NAHUNTA, GA. | Although he was speaking in his native Italian to an American audience, one of inventor Domenico Tanfoglio’s words needed no translation as he spoke Tuesday at the opening of a $5 million plant in Nahunta.
The word “problema” was likely understood as the reason Cox Enterprises built the Golden Isles Conservation Center to use Tanfoglio’s technology to reduce 80,000 tires a year into their original, marketable components.
“I wanted to find a way to turn wastes into a positive,” according to his speech translated by an interpreter.
He said the Cox family is known for doing the right thing for the environment. “Today is a dream for me,” he said.
The plant will process the scraps of 480 tires per day, heating them to about 2,200 degrees Fahrenheit to break them down. Every 450 pounds of scraps will produce about 150 pounds of oil, 150 pounds of carbon black, 100 pounds of gas and 31 pounds of steel, officials said.
The plant will also burn some wood, but that is mostly to get the process started. Once gas begins cooking off, it will be used to fuel the furnaces that heat the tires in oxygen-free chambers so they don’t ignite.
Cox Chief Operating Officer Alex Taylor said the company, which began as a newspaper company in 1898, is passionate about the environment. “We love trying new things and investing in the future,” he said.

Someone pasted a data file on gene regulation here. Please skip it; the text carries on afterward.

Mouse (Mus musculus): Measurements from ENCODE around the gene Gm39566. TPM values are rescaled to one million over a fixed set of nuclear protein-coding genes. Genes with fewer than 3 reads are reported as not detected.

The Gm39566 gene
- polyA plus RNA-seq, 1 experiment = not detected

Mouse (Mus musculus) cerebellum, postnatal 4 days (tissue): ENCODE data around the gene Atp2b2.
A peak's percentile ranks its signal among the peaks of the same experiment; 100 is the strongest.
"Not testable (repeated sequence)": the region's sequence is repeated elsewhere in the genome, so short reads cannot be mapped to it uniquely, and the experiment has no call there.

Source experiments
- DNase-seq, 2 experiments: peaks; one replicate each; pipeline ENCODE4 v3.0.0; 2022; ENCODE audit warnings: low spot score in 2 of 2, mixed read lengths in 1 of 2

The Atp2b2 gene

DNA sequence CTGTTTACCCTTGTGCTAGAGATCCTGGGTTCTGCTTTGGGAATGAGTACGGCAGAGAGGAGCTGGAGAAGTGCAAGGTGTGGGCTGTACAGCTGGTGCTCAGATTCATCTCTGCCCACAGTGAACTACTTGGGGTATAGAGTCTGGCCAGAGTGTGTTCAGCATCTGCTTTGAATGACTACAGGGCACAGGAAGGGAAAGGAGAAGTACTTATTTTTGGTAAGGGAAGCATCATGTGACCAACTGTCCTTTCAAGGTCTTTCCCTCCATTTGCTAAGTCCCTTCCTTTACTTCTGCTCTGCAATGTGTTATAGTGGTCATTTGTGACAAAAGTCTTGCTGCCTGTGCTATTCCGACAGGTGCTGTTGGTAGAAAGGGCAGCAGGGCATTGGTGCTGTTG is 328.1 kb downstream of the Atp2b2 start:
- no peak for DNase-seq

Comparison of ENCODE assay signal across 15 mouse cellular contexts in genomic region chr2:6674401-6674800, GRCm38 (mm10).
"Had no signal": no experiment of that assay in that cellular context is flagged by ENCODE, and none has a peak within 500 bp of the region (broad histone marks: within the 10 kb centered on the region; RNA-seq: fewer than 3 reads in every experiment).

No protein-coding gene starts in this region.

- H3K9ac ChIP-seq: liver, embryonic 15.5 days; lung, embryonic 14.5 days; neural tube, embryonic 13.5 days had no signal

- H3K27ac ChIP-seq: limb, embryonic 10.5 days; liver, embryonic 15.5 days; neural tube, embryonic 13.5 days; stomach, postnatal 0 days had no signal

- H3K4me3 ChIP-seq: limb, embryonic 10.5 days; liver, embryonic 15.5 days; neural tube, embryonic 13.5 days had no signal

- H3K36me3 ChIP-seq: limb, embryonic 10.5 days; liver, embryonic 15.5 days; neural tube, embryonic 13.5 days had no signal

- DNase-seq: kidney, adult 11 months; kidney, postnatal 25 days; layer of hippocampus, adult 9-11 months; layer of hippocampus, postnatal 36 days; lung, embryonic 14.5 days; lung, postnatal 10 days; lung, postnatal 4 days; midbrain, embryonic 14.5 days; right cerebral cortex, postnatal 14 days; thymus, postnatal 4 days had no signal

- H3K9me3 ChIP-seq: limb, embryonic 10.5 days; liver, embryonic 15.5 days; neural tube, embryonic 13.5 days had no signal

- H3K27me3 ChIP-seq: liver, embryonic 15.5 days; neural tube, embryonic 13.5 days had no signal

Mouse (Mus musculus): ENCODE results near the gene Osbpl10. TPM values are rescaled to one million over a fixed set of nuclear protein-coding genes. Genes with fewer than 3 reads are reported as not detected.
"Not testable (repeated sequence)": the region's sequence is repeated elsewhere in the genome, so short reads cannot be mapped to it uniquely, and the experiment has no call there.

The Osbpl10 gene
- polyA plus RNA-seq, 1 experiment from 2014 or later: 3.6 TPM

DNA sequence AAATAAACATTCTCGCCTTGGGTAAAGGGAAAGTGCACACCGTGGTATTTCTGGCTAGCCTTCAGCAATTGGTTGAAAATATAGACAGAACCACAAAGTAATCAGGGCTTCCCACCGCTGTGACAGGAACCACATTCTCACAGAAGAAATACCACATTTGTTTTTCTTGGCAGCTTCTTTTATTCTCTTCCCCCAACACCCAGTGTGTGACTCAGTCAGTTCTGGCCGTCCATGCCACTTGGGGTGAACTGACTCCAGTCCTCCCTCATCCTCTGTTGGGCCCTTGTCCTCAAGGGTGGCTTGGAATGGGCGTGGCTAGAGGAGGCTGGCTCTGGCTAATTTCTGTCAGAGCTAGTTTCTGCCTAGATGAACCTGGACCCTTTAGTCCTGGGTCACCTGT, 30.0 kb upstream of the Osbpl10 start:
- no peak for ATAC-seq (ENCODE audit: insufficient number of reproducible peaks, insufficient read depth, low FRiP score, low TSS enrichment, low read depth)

Taylor, who chairs the board of American Rivers, said he likes to be outdoors. “I come across tires all the time, out in the rivers and out in the woods,” he said.
Taylor said he understands why because there’s not much people can do with old tires except pay someone to dispose of them.
“Let’s hope this turns into something big and exciting,” he said.
He noted earlier that Cox is still a media and telecommunications company but said it has branched out into other things.
Company spokeswoman Elizabeth Olmstead said the company, which has $20 billion in revenue, has expanded into the auto industry with its ownership of Kelley Blue Book, Auto Trader and vehicle auctions around the world.